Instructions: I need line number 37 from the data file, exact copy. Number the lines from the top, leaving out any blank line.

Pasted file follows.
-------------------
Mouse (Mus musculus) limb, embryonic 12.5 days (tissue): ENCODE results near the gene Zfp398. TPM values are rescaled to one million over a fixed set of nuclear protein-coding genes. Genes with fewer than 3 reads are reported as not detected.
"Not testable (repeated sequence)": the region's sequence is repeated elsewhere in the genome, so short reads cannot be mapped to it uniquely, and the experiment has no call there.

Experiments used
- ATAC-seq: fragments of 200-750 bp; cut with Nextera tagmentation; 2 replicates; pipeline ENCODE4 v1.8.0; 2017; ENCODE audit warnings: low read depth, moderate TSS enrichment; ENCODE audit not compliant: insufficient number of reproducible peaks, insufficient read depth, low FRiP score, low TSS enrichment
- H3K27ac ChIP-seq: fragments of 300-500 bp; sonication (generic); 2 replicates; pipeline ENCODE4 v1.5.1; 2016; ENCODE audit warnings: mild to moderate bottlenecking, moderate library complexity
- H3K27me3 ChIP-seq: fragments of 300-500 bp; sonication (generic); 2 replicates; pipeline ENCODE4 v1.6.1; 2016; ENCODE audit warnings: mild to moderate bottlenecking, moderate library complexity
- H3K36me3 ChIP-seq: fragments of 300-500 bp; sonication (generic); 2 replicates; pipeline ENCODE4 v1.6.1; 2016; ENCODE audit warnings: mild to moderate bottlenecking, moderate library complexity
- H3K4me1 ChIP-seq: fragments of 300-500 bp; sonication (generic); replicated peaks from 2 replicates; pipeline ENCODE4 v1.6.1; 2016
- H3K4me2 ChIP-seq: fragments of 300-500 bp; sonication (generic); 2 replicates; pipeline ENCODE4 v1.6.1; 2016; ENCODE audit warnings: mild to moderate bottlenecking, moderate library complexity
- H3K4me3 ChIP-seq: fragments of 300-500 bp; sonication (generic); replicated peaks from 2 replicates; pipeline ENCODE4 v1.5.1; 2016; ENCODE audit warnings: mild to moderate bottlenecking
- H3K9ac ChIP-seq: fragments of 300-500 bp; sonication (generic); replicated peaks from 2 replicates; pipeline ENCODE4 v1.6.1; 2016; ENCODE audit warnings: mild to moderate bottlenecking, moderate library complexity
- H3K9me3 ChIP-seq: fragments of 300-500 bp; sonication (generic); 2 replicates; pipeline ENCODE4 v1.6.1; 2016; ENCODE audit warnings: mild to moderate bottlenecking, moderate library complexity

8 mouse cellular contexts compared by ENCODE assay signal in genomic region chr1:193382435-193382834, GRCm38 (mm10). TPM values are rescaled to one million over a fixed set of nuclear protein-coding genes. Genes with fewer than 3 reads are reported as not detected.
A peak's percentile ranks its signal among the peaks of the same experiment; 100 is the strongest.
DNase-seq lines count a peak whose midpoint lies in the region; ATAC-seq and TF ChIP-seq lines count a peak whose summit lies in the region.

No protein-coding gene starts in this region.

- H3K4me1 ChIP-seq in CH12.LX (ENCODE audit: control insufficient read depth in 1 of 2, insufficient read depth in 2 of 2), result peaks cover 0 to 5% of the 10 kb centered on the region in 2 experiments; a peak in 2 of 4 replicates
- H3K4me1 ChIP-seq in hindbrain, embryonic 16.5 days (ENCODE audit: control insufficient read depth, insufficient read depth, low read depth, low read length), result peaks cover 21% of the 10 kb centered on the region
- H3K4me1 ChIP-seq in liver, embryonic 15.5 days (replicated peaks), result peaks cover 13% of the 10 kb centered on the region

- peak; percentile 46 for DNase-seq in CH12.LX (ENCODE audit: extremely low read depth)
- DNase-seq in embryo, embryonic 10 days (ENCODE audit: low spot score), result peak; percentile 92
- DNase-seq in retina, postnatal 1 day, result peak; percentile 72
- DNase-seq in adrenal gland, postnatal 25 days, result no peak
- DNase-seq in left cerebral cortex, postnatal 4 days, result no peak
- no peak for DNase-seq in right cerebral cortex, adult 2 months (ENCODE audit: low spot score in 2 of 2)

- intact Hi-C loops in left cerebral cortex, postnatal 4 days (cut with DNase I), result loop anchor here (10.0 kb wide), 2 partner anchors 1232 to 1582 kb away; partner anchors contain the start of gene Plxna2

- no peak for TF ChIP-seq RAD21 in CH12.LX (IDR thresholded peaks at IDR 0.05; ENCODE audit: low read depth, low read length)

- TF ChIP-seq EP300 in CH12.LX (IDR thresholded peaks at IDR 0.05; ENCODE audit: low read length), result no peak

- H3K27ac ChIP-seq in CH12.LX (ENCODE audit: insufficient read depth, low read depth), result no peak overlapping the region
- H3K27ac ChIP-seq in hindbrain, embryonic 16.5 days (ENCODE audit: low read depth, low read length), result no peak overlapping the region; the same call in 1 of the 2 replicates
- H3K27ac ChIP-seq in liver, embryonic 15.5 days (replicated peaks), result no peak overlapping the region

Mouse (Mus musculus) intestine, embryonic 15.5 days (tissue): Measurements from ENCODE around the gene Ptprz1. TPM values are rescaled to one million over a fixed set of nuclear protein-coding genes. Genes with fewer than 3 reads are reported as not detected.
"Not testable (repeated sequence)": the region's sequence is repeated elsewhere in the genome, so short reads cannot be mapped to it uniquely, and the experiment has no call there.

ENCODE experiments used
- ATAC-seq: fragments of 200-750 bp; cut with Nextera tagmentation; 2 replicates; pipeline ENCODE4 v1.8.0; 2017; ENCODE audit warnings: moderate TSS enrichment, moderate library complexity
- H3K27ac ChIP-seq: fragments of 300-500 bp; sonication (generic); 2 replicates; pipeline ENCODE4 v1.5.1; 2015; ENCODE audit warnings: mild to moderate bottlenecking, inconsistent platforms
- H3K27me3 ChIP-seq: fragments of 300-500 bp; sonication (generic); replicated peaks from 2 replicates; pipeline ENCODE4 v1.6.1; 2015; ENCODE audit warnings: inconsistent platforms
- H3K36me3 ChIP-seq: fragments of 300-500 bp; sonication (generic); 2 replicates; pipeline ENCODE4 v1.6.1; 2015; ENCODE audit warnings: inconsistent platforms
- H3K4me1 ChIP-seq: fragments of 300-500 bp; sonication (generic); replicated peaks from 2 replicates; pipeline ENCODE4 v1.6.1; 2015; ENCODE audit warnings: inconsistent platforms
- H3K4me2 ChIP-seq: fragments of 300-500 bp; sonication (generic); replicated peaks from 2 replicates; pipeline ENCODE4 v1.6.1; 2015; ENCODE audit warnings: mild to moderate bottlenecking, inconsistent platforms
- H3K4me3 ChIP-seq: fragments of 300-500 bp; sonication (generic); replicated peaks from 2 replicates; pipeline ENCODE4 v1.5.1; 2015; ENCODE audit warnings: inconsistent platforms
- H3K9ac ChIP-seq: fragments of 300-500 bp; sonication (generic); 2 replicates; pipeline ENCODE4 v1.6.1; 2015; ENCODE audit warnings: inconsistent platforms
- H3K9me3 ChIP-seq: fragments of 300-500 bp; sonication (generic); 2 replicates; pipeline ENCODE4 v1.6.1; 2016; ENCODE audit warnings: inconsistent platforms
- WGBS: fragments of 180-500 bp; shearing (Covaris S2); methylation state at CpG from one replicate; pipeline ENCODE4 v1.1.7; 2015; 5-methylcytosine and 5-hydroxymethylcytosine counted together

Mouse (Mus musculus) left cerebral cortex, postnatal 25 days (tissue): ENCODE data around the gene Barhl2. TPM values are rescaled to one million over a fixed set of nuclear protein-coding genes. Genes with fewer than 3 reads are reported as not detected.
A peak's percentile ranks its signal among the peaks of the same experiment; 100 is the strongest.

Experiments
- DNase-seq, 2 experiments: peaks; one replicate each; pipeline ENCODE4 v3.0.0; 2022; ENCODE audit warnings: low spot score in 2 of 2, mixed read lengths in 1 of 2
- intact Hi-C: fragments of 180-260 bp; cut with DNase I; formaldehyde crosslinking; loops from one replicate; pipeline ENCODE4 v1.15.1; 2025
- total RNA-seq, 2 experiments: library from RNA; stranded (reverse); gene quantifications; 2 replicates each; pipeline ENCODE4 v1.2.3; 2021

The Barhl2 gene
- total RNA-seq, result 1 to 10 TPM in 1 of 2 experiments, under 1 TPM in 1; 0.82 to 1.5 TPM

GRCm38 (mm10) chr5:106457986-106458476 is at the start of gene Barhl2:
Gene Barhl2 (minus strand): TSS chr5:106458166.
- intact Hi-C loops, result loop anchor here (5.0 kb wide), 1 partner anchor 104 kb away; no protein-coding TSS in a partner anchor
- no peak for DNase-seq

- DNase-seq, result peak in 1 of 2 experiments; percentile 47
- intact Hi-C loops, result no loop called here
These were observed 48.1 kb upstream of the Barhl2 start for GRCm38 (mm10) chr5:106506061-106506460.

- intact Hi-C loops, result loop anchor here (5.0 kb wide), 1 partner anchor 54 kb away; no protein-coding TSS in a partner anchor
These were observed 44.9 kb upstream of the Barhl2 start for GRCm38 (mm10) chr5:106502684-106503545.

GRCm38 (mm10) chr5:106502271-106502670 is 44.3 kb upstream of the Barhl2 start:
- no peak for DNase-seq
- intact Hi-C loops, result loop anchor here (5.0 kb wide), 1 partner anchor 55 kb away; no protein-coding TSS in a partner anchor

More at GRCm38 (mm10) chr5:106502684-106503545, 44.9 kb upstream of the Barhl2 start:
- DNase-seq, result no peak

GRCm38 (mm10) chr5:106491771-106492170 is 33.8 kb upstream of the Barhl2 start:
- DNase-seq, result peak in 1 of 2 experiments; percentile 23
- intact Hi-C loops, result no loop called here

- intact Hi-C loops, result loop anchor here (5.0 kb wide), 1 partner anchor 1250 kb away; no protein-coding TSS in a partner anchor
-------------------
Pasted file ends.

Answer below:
- H3K27me3 ChIP-seq: fragments of 300-500 bp; sonication (generic); replicated peaks from 2 replicates; pipeline ENCODE4 v1.6.1; 2015; ENCODE audit warnings: inconsistent platforms